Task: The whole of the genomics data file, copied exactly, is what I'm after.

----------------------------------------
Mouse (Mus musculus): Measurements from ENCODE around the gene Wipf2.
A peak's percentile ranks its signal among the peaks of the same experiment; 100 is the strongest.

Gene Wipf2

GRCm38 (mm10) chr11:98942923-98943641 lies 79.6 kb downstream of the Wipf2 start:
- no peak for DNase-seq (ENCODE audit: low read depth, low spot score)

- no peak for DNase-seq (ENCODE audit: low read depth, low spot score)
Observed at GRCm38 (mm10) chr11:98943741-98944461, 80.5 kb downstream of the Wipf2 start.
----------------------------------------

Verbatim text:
Mouse (Mus musculus): Measurements from ENCODE around the gene Wipf2.
A peak's percentile ranks its signal among the peaks of the same experiment; 100 is the strongest.

Gene Wipf2

GRCm38 (mm10) chr11:98942923-98943641 lies 79.6 kb downstream of the Wipf2 start:
- no peak for DNase-seq (ENCODE audit: low read depth, low spot score)

- no peak for DNase-seq (ENCODE audit: low read depth, low spot score)
Observed at GRCm38 (mm10) chr11:98943741-98944461, 80.5 kb downstream of the Wipf2 start.